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Brompton x CHPT3 review

3 May 2019

A roadie alternative to the usual Brompton. It has its faults but, fundamentally, it's a supremely exciting bike

Cyclist Rating: 
• Nippy, light and fast • A near-perfect bike to ride around town
• Saddle too racey to ride without chammy and uncomfortable to carry • Price

When I first got the latest Brompton x CHPT3 to review, I initially spoke to the two central minds behind the bike, Brompton CEO Will Butler-Adams and CHPT3 creator and former pro David Millar.

Both routinely told me that this was a Brompton that appealed to non-Brompton riders: die-hard road riders. Those who rode their £10,000 carbon road bikes to the local cafe and then sat outside to make sure nobody stole them while sipping away at their black Americanos.

It didn’t make sense to me.

Why wouldn’t a road rider want to use a Brompton? Why did Brompton feel the need to design a bike to be more like a road bike in order for roadies to be interested?

After a few months of riding, I think I realised the answer to both questions.

Luxury utility

It didn’t take long to see what Brompton had aimed for with this collaboration with CHPT3. By aiming at road riders, it has actually improved the Brompton's performance.

I’ve ridden quite a few Bromptons in the past such as the S2L and even the Brompton Electric. All were nippy and quick off the mark, mainly due to the 16” wheels, but none has felt truly fast and ridden quite so smoothly.

The Brompton x CHPT3 is fast. Very fast, actually. It gets up to speed quickly and once you’re there holds it. It also keeps you fast through the corners and offers a smooth ride.

Brompton has achieved this by using a mixture of steel and titanium in frame construction which is lighter than the standard steel frames usually used by Brompton across the majority of its range.

The manufacturer has also firmed up the suspension block at the rear of the bike. This didn’t result in any discomfort but it did make the bike feel more secure and gave you the confidence to push it faster and harder in the corners.

There’s also none of the usual add-ons such as mudguards oe provisions for pannier racks. Brompton has also used Fabric slim bar grips which are lighter and machined and refined seatpost clamps and hinges, too.

Altogether the bike weighs just 10.3kg which is pretty light. With the six gears supplied, climbing really isn’t a problem on this bike. In fact, it climbs really well and made pretty light work of gradients that even reached double figures.

Tidy tyres

The aforementioned speed is also down to Schwalbe One tanwall 35mm tyres. They’re the fastest tyres Brompton has ever used and it shows.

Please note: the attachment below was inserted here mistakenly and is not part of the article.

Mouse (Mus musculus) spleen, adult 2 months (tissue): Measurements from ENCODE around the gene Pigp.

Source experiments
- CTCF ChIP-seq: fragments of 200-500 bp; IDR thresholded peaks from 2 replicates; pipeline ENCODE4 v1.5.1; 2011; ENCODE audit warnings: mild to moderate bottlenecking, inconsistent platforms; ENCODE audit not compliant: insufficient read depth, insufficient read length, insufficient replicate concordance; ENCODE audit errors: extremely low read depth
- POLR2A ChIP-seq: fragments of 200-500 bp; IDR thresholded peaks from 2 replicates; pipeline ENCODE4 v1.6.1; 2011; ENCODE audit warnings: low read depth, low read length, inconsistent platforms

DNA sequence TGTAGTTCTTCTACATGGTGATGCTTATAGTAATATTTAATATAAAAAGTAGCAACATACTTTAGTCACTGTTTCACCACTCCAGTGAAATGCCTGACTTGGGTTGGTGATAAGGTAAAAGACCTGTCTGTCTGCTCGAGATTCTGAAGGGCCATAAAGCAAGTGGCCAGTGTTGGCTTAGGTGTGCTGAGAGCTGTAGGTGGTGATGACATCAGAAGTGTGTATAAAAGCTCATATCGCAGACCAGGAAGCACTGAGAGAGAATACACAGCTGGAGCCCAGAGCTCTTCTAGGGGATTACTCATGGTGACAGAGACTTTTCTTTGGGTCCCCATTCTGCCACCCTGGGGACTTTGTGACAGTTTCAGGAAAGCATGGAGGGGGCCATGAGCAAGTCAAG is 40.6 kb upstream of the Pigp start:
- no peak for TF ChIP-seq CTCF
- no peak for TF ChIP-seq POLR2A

Unlike the rhino hind you usually get (which isn’t a criticism, by the way), the Schwalbe Ones are supple with little rolling resistance and sufficient puncture protection carrying across all the performance benefits of their outstanding 700c siblings

It’s also worth mentioning that aesthetically, these miniature tanwall tyres are among the best looking tyres on the market. If only Schwalbe released their 700c One clinchers in tanwall, too.

It’s worth saying that these improvements in performance have all been added without compromising the Brompton’s USP, being foldable.

No compromises have been made with how the bike packs down, it’s like any other Brompton in that sense.

The utility aspects of mudguards and pannier racks have been lost, yes, but honestly that was worth compromising for the improvement in performance.

Perched pains

Taking across small road touches such as a lighter titanium frame and Schwalbe One tyres has worked to improve the Brompton x CHPT3 for the better. Where it has had the reverse effect is with the Fabric Scoop saddle.

When I spoke to Millar about the bike he simply said they had opted for a road-specific saddle because ‘this was a bike designed for roadies and a road rider's backside would be used to this kind of saddle.’

The rationale is there but after a few months of riding, I realised it's not a saddle suited to Brompton riding.

You ride your Brompton around cities and towns in jeans, chinos and suit trousers, not expensive bibshorts.

I know the Scoop saddle is very good on a road bike because I’ve used it but it’s only very good when paired up with bibshorts which have been designed to offer your backside protection against its firm stool.

If I rode anymore than say 15 minutes on the Brompton, I’d find myself getting fidgety, sliding around in my jeans trying to seek comfort all because the saddle was just far too aggressive for casual, urban riding.

Also, as the Fabric Scoop saddle hasn’t been altered in any way, it makes it quite uncomfortable to carry.

Lugging the bike up and down the stairs at Dartford station, I routinely alternated between hands to give myself a respite from the discomfort. Not ideal but at least the Devesa print looks cool.

For more visit the Brompton website here

It’s also worth noting that with an RRP of £1,990, this is about as expensive as a Brompton can get without an electric motor perched above its front wheel. Saying that, if you have the money to spend and a tough backside, this is a really exciting bike.

Riding a Brompton around a busy city gives you such a sense of satisfaction. You're the fastest and most nimble thing on the road. The envy of moaning cabbies everywhere.

With the Brompton x CHPT3, the improvements in performance have only helped personify that pure childish joy of riding your bike around a big and bustling city.

Photography: Peter Stuart